For the past several weeks I have been writing about RV plumbing. I will now shift focus to appliances and will discuss water heaters this week and next.
Water heaters, like most RV appliances, don’t require much maintenance, but it is important to understand how they work in order to keep them functioning properly. Understanding basic terminology and operation also helps if something goes wrong so you can either troubleshoot it yourself or better understand the repair details as they are explained to you.
There are a number of different manufacturers, models, and sizes available. The two primary players are Atwood and Suburban and the general sizes are 6 gallon for average RV’s and 10 gallon for larger units, although smaller and larger models (from 3-12 gallon) are available. In terms of models, there are pilot, direct spark ignition (DSI), and DSI/electric. Motor-aid is also available for use in motorhomes. These utilize engine coolant to assist with heating the water. In addition, tankless instant heat models have appeared on the market recently. However, in this article, we will only be discussing standard water heaters.
Although Atwood and Suburban water heaters are basically identical in form and function, there is a significant difference in that Suburban utilizes a glass-lined steel tank while Atwood uses aluminum. This is largely irrelevant to the end user except for how electrolysis is handled. Electrolysis, or galvanic corrosion, occurs due to the interaction of compounds suspended in the water (especially hard water) with the water tank, resulting in damage to the tank over time. For steel tanks such as Suburban, an aluminum anode rod is used, which is sacrificed instead of the steel of the tank. For Atwood and other aluminum tanks, the tank itself acts as the anode to the minerals. Therefore, if you have a steel tank, be sure to regularly inspect the anode rod and replace it when it is no more than 75% consumed. Be sure to use teflon (PTFE) tape on the threads. Never replace the anode rode with a plug. For aluminum tanks, do not use an anode rod, and always use a plastic plug. Do not use a steel or brass plug, as the dissimilar metals can cause severe corrosion, making the plug difficult or impossible to remove.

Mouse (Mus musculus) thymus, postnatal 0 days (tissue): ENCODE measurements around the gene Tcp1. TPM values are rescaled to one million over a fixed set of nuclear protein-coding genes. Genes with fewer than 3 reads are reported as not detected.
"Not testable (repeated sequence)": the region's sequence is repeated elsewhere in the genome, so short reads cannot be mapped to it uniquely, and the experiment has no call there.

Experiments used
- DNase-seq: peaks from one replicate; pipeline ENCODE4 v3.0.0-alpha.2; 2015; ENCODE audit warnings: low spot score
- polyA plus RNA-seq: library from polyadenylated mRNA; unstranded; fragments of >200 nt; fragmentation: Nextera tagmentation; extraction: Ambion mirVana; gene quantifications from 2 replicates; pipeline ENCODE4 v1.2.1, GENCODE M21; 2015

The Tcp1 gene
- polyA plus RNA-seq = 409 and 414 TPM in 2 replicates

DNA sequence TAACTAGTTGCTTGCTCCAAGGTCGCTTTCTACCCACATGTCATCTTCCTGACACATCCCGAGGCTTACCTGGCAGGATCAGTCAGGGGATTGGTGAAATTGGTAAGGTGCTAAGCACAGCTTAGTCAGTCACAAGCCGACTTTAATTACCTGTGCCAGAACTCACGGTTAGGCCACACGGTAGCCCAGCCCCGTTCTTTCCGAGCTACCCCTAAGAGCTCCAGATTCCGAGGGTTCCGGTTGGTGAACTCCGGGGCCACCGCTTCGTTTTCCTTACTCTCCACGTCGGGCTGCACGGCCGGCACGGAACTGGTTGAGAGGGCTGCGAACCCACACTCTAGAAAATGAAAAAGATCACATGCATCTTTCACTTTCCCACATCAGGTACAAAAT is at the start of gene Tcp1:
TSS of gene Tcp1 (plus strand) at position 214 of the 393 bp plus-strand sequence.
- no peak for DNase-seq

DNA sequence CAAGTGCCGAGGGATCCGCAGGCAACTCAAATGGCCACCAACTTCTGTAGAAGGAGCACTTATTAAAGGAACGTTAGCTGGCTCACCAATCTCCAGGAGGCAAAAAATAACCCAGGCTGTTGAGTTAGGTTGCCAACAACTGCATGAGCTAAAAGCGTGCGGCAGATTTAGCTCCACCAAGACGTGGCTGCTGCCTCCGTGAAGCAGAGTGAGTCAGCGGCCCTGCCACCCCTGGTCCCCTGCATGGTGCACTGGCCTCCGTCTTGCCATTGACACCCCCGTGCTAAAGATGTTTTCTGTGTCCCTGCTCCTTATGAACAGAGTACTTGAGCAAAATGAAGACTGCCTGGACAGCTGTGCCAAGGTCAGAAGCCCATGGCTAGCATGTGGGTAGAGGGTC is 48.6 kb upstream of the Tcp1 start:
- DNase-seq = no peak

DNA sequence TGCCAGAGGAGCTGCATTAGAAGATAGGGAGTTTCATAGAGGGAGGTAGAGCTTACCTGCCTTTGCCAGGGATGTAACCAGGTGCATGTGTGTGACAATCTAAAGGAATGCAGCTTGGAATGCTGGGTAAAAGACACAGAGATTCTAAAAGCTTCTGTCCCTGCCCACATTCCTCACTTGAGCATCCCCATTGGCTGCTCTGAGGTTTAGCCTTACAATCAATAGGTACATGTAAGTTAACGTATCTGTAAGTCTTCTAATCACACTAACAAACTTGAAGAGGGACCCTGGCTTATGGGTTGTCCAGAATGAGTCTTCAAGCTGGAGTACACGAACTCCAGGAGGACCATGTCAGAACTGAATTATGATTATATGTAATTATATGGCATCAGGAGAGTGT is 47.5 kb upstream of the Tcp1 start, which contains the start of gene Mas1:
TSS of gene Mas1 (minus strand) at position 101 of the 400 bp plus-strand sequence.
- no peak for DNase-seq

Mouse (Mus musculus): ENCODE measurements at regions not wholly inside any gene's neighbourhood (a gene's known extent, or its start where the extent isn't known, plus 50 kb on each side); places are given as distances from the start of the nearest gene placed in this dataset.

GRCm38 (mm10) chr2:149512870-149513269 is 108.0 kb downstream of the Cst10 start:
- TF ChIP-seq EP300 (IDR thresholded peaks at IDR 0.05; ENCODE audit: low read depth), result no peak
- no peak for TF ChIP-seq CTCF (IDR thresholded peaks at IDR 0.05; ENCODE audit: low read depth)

It is quite common for the P&T (Pressure & Temperature) valve to drip or leak occasionally. This generally just means that either the air space at the top of the water tank has been absorbed by the water or there is some debris trapped in the valve. If this happens, briefly open and release the P&T valve. If the leak was caused by debris, this will usually dislodge it. If the valve still leaks, turn off the water pump or park supply and open the closest hot water tap to the water heater. Then hold the P&T valve open until no more water flows out of it. Turn the water supply or pump back on and close the water tap as soon as there is no more air escaping. This will restore the air pocket and eliminate the drip. The other possible causes of P&T valve weeping are excessive temperature or faulty P&T valve. If the water temperature is too high, you will likely need to replace the thermostat or ECO. If the temperature is normal, replace the P&T valve.
In part 2 of this article, I will talk about what to do if you don’t have any hot water.
About the Author:
Steve Froese, an avid RV owner, traveler, and Coach-Net member since 2013, is the principal of “A Word to the Wise Technical Communications”, a published RV author, certified RV technician, and licensed Professional Engineer. He frequently collaborates with the “RV Doctor”, Gary Bunzer, and has worked with the RVIA/RVDA as a technical and training writer and consultant. Professionally, he works as a quality engineer and musician. Watch for more of Steve’s work in upcoming Coach-Net publications.